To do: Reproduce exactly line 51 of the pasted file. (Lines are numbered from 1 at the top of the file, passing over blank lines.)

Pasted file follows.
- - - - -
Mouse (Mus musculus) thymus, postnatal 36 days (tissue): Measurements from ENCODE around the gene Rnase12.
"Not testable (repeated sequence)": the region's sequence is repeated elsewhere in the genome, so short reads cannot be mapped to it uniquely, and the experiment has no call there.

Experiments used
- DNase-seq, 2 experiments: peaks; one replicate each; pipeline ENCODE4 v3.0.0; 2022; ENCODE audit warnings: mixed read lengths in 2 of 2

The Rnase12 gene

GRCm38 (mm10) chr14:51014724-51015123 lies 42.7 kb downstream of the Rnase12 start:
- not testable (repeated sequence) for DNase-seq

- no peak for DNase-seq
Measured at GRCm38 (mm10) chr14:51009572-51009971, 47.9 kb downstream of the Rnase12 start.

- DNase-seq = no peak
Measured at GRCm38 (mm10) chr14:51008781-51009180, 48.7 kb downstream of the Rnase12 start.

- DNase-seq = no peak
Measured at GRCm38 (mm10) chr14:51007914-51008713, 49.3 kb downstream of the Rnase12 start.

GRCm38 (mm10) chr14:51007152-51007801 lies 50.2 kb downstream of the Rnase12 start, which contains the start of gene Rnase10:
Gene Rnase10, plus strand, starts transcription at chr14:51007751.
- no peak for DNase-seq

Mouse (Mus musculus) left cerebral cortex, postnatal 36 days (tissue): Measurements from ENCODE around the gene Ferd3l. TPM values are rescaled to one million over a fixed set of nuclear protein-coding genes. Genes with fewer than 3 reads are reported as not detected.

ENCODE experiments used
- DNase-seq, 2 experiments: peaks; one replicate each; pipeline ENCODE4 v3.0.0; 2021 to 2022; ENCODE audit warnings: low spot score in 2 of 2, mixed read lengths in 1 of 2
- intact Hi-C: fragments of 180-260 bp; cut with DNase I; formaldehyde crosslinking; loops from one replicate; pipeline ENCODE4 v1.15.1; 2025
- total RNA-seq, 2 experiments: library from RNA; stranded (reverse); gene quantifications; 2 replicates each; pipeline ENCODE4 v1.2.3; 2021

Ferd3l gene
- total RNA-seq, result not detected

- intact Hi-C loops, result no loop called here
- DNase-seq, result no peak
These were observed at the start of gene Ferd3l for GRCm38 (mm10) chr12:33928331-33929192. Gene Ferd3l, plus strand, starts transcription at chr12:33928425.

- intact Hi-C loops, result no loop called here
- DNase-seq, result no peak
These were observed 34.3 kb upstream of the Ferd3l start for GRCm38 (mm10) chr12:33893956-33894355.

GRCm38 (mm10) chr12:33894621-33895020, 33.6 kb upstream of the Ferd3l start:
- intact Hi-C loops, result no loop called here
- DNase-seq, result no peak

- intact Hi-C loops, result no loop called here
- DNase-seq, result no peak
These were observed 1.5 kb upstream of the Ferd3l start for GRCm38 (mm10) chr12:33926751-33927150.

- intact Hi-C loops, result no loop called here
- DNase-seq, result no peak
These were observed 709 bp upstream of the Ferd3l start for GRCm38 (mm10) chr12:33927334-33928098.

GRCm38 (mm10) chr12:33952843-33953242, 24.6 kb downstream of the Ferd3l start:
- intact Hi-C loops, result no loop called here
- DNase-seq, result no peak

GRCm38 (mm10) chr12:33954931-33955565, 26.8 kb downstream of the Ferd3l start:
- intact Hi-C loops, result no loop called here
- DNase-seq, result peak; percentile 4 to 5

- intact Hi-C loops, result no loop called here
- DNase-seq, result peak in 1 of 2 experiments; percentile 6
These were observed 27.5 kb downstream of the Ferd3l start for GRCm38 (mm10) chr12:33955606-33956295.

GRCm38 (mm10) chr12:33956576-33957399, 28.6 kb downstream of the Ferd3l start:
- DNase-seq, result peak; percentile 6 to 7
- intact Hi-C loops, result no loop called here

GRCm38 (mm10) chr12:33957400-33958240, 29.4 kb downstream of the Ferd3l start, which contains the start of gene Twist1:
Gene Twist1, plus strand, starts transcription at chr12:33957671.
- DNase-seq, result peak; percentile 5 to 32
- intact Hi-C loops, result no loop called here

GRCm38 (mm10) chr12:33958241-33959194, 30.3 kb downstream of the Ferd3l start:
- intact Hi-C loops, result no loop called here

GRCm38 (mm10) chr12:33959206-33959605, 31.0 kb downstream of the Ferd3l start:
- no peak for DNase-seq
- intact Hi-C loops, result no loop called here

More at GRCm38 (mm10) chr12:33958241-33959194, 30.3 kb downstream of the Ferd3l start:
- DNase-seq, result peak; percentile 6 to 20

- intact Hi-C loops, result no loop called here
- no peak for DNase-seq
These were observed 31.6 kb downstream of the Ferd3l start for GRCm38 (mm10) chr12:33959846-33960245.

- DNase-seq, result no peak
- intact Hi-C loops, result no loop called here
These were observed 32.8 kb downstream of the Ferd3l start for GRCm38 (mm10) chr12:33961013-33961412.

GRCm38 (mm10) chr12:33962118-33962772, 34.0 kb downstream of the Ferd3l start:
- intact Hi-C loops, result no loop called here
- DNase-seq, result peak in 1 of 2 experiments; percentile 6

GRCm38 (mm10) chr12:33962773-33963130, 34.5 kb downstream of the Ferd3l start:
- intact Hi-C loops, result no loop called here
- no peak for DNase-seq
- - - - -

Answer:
GRCm38 (mm10) chr12:33957400-33958240, 29.4 kb downstream of the Ferd3l start, which contains the start of gene Twist1: